This is the Info-ZIP file INSTALL (for UnZip), last updated 20 Oct 97.
Yes, this is a rather long file, but don't be intimidated: much of its
length is due to coverage of multiple operating systems and of optional
customization features, large portions of which may be skipped.
To compile UnZip, UnZipSFX and/or fUnZip (quick-start instructions):
(1) Unpack everything into a work directory somewhere, and make sure you're
in the main UnZip directory (the one with this file in it).
(2) Copy the appropriate makefile into the current directory, except under
(3) Run your "make" utility on the makefile (e.g., "nmake -f makefile.msc").
(4) Try out your new UnZip the way you would any new utility: read the
Ah ha ha ha!! Oh, that kills me. But seriously...for VMS, UnZip must
be installed as a "foreign symbol"; see the Install section below or
[.vms]readme.vms for details. (It basically involves adding a line
sort of like this to login.com: $ unzip == "$disk:[dir]unzip.exe")
For DOS and other OSes without explicit timezone support (i.e., everybody
but Unix, Windows 95 and NT), make sure the "TZ" environment variable is
set to a valid and reasonable value; see your compiler docs for details.
To compile UnZip, UnZipSFX and/or fUnZip (detailed instructions):
(1) Unpack *.c and *.h (the actual source files), preserving the directory
structure (e.g., ./unix/unix.c). The sole exception is TOPS-20, where
tops20/* should be unpacked into the current directory, but TOPS-20
is no longer fully supported anyway.
If you wish to compile with decryption enabled, you must get the zcrypt
package (see the "WHERE" file). Unpack crypt.c and crypt.h from the
zcrypt archive, overwriting the dummy versions supplied with UnZip. If
you don't have any sort of unzipper available, you'll have to compile the
non-crypt version first and use that to unpack the full crypt sources,
(2) Choose the appropriate makefile based on the description in the Con-
tents file for your OS (that is, there's only one for Unix or OS/2, but
MS-DOS and several other OSes have several, depending on the compiler).
Copy it into the current directory and rename if necessary or desired.
(Some makefiles can be invoked in place; see (5) below.)
Don't be afraid to read the makefile! Many options will be explained only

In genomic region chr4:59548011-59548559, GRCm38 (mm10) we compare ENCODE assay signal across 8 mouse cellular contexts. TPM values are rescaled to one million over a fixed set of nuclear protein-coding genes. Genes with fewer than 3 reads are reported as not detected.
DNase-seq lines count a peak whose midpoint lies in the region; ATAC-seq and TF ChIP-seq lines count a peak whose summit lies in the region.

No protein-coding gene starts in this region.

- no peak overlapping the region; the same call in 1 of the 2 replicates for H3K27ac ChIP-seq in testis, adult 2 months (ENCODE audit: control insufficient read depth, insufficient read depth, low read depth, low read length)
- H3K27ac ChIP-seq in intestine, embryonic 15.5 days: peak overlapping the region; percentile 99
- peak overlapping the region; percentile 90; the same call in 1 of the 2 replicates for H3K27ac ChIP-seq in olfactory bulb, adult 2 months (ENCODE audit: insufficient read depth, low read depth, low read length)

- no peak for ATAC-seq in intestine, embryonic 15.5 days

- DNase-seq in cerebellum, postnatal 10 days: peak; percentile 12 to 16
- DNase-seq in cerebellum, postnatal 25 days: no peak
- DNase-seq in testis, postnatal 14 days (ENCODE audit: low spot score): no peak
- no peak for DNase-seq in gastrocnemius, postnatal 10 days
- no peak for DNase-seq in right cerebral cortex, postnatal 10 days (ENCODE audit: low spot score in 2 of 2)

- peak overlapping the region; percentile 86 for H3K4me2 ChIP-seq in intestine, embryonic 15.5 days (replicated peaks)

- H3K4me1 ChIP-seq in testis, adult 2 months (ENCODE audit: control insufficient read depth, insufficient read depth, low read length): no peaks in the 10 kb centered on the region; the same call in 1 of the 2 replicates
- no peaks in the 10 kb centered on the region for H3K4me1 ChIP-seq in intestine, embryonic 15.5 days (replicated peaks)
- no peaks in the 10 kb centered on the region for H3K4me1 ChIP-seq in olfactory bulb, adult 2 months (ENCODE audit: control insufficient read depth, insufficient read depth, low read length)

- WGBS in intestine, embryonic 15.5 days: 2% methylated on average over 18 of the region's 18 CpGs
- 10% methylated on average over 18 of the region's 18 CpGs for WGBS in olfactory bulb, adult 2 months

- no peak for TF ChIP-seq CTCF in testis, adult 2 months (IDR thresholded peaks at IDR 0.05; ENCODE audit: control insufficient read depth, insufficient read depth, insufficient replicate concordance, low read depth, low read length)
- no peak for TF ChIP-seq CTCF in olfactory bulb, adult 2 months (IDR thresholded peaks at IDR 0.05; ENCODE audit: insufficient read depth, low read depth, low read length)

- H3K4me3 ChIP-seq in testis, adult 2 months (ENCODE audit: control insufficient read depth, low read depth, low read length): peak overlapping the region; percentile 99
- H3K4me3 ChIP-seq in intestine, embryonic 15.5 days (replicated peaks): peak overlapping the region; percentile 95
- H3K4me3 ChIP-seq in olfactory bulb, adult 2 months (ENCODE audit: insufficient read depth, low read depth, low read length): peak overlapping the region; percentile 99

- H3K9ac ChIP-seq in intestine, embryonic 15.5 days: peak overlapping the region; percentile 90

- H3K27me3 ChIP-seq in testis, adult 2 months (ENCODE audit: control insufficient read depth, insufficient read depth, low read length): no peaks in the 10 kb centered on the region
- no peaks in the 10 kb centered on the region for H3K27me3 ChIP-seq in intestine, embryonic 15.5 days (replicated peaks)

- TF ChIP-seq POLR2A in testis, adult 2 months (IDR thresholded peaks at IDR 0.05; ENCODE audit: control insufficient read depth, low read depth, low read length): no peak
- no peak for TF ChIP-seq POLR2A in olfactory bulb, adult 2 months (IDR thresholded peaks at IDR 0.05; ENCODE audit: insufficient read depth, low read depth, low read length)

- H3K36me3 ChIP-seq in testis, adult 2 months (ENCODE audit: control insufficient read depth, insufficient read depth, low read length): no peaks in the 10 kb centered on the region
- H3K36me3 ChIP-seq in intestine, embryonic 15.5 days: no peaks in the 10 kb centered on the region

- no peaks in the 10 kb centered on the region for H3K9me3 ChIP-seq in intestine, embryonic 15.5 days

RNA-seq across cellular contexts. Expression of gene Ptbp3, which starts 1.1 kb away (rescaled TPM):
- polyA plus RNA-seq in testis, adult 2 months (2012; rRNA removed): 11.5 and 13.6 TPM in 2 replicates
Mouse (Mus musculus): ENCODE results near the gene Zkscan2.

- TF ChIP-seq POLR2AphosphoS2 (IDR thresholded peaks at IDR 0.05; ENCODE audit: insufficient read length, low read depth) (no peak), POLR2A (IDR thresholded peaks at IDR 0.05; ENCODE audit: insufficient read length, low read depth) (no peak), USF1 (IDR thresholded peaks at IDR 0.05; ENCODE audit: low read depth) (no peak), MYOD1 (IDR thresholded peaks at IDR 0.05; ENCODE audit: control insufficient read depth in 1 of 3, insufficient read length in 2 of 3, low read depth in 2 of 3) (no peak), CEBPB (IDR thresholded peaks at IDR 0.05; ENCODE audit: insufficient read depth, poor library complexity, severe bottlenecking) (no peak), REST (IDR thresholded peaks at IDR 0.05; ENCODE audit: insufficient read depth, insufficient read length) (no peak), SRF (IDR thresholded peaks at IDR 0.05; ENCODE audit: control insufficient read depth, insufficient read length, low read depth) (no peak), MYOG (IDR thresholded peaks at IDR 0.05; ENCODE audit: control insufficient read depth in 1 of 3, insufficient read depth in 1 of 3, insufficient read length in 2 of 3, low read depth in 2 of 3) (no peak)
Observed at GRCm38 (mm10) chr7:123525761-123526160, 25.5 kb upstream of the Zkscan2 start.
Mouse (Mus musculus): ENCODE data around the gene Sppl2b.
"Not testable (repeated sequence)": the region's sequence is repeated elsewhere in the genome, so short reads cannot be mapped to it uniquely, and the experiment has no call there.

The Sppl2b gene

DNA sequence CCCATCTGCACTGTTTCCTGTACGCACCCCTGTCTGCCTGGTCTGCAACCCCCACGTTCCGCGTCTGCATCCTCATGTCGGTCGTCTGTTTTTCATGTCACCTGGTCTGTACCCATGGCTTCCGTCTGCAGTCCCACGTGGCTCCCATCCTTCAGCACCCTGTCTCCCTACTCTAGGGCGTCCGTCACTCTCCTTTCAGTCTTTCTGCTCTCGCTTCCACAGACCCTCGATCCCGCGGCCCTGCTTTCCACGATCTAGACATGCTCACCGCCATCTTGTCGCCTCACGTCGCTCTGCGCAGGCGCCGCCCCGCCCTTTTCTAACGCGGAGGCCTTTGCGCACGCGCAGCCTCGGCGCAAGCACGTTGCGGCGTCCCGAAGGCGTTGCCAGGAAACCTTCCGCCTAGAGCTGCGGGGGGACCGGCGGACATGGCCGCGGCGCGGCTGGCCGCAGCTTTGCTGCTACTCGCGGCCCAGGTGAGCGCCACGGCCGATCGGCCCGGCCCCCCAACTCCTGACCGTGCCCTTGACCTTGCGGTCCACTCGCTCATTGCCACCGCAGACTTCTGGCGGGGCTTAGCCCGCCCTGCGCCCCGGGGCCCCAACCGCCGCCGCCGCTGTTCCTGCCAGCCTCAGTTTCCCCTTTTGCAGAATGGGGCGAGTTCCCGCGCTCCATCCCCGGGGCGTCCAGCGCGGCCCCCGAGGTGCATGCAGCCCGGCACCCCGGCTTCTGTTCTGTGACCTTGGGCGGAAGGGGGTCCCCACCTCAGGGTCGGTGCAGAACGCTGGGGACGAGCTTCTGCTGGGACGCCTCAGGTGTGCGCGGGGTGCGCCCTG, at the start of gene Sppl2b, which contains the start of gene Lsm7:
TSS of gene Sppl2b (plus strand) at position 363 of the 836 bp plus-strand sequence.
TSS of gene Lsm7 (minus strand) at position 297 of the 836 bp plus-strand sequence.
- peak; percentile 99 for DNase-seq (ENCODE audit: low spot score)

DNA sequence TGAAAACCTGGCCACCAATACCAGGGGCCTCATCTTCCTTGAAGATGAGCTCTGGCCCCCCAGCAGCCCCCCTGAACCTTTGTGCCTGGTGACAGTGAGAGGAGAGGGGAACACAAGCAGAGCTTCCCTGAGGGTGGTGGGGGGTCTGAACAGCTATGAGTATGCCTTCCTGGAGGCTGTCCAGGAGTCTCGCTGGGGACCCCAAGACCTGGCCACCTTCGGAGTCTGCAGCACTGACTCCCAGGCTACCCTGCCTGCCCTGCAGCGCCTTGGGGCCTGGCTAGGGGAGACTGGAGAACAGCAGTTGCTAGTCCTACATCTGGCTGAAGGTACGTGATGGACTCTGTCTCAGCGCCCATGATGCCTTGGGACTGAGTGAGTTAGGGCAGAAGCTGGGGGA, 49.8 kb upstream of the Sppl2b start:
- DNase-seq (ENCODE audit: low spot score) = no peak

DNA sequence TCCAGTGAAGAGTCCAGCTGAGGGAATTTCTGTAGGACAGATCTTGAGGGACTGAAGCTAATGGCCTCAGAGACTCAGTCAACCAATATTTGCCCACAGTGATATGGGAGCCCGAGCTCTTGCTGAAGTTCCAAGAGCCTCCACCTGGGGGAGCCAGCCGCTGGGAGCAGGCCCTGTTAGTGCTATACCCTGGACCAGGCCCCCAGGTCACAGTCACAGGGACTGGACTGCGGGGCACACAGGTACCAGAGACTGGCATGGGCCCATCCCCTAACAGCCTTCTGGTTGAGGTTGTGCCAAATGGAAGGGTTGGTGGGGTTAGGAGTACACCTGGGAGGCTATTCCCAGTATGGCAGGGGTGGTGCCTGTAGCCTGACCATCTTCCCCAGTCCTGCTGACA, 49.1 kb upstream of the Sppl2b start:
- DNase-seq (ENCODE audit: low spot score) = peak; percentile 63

in the comments contained therein. The defaults may not quite suit your
system. When making changes, remember that some "make" utilities expect
tabs as part of the makefile syntax. Failure with cryptic error messages
will result if your editor quietly replaces those tabs with spaces.
Special point of confusion: some non-MSDOS makefiles contain MS-DOS
targets (useful for cross-compilations). An example is the OS/2 makefile
os2/makefile.os2 that contains the gccdos target for DOS emx+gcc and
some more DOS related targets for Watcom C and MSC. But since version 5.3,
the msdos subdirectory contains makefiles for all supported DOS compilers.
[The old djgpp, djgpp1 and gcc_dos targets in unix/Makefile have been
removed in 5.3; use msdos/makefile.dj* instead.]
Extra-special point of confusion: makefile.os2 expects to remain in
the os2 subdirectory. Invoke it via "nmake -f os2/makefile.os2 gcc",
(3) If you want a non-standard version of UnZip, define one or more of the
following optional macros, either by adding them to the LOCAL_UNZIP
environment variable or by editing your makefile as appropriate. The
syntax differs from compiler to compiler, but macros are often defined
via "-DMACRO_NAME" or similar (for one called MACRO_NAME). Note that
some of these may not be fully supported in future releases (or even
in the current release). Note also that very short command lines in
MS-DOS (128 characters) may place severe limits on how many of these
can be used; if need be, the definitions can be placed at the top of